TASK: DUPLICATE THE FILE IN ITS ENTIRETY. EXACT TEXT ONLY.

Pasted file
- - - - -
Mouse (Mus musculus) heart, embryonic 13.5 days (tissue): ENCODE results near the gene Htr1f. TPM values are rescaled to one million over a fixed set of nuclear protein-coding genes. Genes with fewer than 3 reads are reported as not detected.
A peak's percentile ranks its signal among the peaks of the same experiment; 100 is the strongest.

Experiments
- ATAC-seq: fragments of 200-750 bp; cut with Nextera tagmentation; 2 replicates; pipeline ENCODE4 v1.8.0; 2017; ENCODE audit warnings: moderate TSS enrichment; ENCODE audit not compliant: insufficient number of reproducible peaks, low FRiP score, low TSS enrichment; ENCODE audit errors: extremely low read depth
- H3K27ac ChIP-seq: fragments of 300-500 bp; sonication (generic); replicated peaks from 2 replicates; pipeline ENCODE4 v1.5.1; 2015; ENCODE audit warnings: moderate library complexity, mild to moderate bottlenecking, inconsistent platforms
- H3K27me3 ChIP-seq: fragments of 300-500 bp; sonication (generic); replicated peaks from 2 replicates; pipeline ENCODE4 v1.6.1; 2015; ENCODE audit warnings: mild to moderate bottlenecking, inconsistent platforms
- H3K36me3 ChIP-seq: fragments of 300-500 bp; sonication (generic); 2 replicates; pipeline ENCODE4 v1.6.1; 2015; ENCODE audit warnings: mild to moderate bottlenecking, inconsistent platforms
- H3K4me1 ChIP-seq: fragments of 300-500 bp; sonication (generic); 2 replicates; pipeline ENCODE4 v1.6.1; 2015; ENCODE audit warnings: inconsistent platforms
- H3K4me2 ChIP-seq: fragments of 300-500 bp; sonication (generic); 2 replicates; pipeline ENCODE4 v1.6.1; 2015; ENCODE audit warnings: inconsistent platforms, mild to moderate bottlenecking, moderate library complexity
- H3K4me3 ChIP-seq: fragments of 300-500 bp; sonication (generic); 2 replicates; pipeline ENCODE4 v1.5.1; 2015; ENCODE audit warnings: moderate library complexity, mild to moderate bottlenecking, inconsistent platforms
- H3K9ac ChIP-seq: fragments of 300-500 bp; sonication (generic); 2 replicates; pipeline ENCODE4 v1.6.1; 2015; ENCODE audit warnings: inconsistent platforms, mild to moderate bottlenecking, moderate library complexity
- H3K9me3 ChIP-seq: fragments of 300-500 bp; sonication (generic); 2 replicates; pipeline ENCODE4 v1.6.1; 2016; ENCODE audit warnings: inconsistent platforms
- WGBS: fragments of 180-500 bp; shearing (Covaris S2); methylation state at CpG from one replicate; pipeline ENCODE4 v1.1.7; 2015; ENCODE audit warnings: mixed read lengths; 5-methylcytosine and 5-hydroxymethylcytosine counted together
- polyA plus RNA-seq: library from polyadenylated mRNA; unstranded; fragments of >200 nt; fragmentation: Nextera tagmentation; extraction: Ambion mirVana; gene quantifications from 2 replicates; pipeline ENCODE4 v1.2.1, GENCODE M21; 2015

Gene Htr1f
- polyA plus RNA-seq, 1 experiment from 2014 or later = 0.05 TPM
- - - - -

Mouse (Mus musculus) heart, embryonic 13.5 days (tissue): ENCODE results near the gene Htr1f. TPM values are rescaled to one million over a fixed set of nuclear protein-coding genes. Genes with fewer than 3 reads are reported as not detected.
A peak's percentile ranks its signal among the peaks of the same experiment; 100 is the strongest.

Experiments
- ATAC-seq: fragments of 200-750 bp; cut with Nextera tagmentation; 2 replicates; pipeline ENCODE4 v1.8.0; 2017; ENCODE audit warnings: moderate TSS enrichment; ENCODE audit not compliant: insufficient number of reproducible peaks, low FRiP score, low TSS enrichment; ENCODE audit errors: extremely low read depth
- H3K27ac ChIP-seq: fragments of 300-500 bp; sonication (generic); replicated peaks from 2 replicates; pipeline ENCODE4 v1.5.1; 2015; ENCODE audit warnings: moderate library complexity, mild to moderate bottlenecking, inconsistent platforms
- H3K27me3 ChIP-seq: fragments of 300-500 bp; sonication (generic); replicated peaks from 2 replicates; pipeline ENCODE4 v1.6.1; 2015; ENCODE audit warnings: mild to moderate bottlenecking, inconsistent platforms
- H3K36me3 ChIP-seq: fragments of 300-500 bp; sonication (generic); 2 replicates; pipeline ENCODE4 v1.6.1; 2015; ENCODE audit warnings: mild to moderate bottlenecking, inconsistent platforms
- H3K4me1 ChIP-seq: fragments of 300-500 bp; sonication (generic); 2 replicates; pipeline ENCODE4 v1.6.1; 2015; ENCODE audit warnings: inconsistent platforms
- H3K4me2 ChIP-seq: fragments of 300-500 bp; sonication (generic); 2 replicates; pipeline ENCODE4 v1.6.1; 2015; ENCODE audit warnings: inconsistent platforms, mild to moderate bottlenecking, moderate library complexity
- H3K4me3 ChIP-seq: fragments of 300-500 bp; sonication (generic); 2 replicates; pipeline ENCODE4 v1.5.1; 2015; ENCODE audit warnings: moderate library complexity, mild to moderate bottlenecking, inconsistent platforms
- H3K9ac ChIP-seq: fragments of 300-500 bp; sonication (generic); 2 replicates; pipeline ENCODE4 v1.6.1; 2015; ENCODE audit warnings: inconsistent platforms, mild to moderate bottlenecking, moderate library complexity
- H3K9me3 ChIP-seq: fragments of 300-500 bp; sonication (generic); 2 replicates; pipeline ENCODE4 v1.6.1; 2016; ENCODE audit warnings: inconsistent platforms
- WGBS: fragments of 180-500 bp; shearing (Covaris S2); methylation state at CpG from one replicate; pipeline ENCODE4 v1.1.7; 2015; ENCODE audit warnings: mixed read lengths; 5-methylcytosine and 5-hydroxymethylcytosine counted together
- polyA plus RNA-seq: library from polyadenylated mRNA; unstranded; fragments of >200 nt; fragmentation: Nextera tagmentation; extraction: Ambion mirVana; gene quantifications from 2 replicates; pipeline ENCODE4 v1.2.1, GENCODE M21; 2015

Gene Htr1f
- polyA plus RNA-seq, 1 experiment from 2014 or later = 0.05 TPM